Numerous ethnic and religious groups form a heterogeneous Lebanon society, commonly attributed to the descendants of the ancient Phoenicians and Arameans who mingled with the Semitic and non-Semitic invaders. Semitic and non-Semitic invaders represent a mixture of Assyrians, Egyptians, Persians, Greeks, Romans, Arabs, and Europeans.
The earliest population of the region spoke the Phoenician language. After the 4th century BC, the Aramaic language has gradually replaced its predecessor.
It took almost five centuries after the invasion of the region by Muslim Arabs in the 7th century for the Aramaic, Syriac, and Greek to be changed by Arabic. After the change, the Syrian language was used only for religious purposes by the Maronites, Jacobites, and Syro-Catholics whilst the Greek was left in religious dictionaries of Orthodox and Greek Catholics.
Despite there’s a wide range of nationalities allocated in this Middle East country, they share many interests and worldviews To illustrate, Lebanese admire quality services, take their efforts to become educated residents and enjoy entertaining at online Lebanon casino.
Today, the most frequently spoken language in the country is Arabic, with about 6% of the population speaking Armenian. Ethnic groups constitute of the following percentage of the population: Arabs – 95%, Armenians – 6%, others – 1%.
Demographic of Lebanon
In 2019, the population of Lebanon increased by approximately 429,010 people. Considering that the population of Lebanon at the beginning of the year was estimated at 7,219,962, the annual increase was 5.94%.
Here are the main demographic trends of Lebanon for 2019:
- Births: 108,083
- Deaths: 33,428
- Natural population growth: 74,654
- Migratory population growth: 354,356
- Men: 3,726,422
- Women: 3,922,550
A large foreign diaspora is another feature of Lebanon – it is several times larger than the native population of the country itself. This small country had once sheltered many Palestinian refugees and was forced to provide shelter to many Syrian refugees after the start of the Syrian civil war.
Several waves of emigration from Lebanon led to a situation where only about 4 million people live inside the state, and the Lebanese community abroad is, according to some sources, more than 12 million people. The most numerous Lebanese diasporas are in Brazil, the USA, Argentina, Canada, Mexico, Australia, France, Belgium, as well as in Saudi Arabia and other countries of the Persian Gulf.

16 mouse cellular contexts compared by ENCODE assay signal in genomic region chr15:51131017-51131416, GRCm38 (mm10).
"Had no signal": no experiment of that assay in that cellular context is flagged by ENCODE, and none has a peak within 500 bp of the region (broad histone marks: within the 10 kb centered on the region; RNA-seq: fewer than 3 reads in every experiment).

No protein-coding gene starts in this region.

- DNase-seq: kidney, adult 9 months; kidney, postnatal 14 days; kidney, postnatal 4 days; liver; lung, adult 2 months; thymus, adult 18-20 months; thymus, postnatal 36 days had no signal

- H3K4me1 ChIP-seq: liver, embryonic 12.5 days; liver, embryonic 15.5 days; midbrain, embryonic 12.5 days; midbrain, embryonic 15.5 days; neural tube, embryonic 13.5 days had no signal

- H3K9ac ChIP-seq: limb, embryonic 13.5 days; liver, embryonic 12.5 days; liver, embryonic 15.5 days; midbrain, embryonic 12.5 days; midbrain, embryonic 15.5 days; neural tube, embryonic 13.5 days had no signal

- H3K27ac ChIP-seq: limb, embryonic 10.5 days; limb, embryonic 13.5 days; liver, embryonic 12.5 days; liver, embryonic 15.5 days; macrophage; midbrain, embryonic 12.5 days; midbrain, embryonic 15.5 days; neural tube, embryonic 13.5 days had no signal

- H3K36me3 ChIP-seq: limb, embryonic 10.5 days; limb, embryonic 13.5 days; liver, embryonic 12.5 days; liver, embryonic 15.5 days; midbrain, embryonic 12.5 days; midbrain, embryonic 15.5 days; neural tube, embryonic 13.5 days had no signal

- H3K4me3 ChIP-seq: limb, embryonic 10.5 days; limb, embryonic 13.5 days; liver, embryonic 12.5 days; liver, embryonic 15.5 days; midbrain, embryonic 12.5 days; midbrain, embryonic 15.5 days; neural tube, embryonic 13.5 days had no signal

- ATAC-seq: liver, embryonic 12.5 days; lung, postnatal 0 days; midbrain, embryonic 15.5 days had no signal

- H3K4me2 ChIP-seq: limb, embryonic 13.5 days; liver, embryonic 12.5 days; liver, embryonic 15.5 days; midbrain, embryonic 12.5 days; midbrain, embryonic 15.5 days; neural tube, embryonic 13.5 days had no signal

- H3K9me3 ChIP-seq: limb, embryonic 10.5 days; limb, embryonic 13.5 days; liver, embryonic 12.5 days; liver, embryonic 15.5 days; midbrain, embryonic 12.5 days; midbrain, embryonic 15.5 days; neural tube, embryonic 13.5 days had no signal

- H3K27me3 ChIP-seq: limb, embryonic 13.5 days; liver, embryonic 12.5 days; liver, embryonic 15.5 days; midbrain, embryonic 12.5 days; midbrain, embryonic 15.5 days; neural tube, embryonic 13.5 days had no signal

If external migration remains on the previous year level, the population will be declined by 375,412 due to migration reasons. That is, the total number of immigrants will be greater than the number of Lebanese emigrants.
Below are the rates of change in the population of Lebanon expected in 2020:
- Fertility: an average of 314 children per day (13.07 per hour)
- Mortality: an average of 97 people per day (4.04 per hour)
- Migration population growth: on average 1,029 people per day (42.86 per hour)
During the conquest of Lebanon by the Arabs in the 7th century, almost the entire population of the country professed Christianity. Islam came to the region together with the Muslim warriors and Arabic-speaking tribes after both of them settled in the southern and north-eastern regions of the country.
Arabic-speaking tribes, either known as Banu Amila confederation of Arab tribes, are supposed to enter the Lebanese territory in the 10th century. These settlements brought another religious confession to the region – Shiism. Since then, southern Lebanon has transformed into one of the main Shiite centers of the Middle East.
According to modern estimates, about 40% of Lebanese are Christians, 60% are Muslims (including the Druze). More than half of Christians are Maronites, the rest are Orthodox, Greek Catholics, Armenian Gregorians. Lebanon also has small communities of Jacobites, Syro-Catholics, Armenian Catholics, Protestants (mainly Presbyterians), and Chaldean Catholics. Lebanese Muslims can be separated into Shiites (about half of all Muslims), Sunnis (about one third), and Druze (about one-tenth). There is also a small Jewish community in the country.
The majority of the population lives on the coastline with fewer and fewer inhabitants found further inland. Rural communities are located according to water supply and land availability. The northern villages are relatively prosperous and modern. Meanwhile, villages in the south are generally poorer and less stable. There are two main reasons for such differences within one region: because of the southern land’s lower fertility and its proximity to Israel, many villages were frequently dislocated, invaded, and destroyed during 1975-2006.
Most Lebanon cities were flooded by migrants and displaced persons and it has led to the creation of numerous poor city suburbs. Until 1975, most settlements comprised distinct religious groups, all living in peace and harmony. But after the civil war outbreak, thousands of Christians and Muslims were forced to move along the coast due to the constantly changing infrastructure of the country. Thus, we can conclude that Lebanon settlement patterns reflect the gaps separating the local population back into distinct ethnic groups.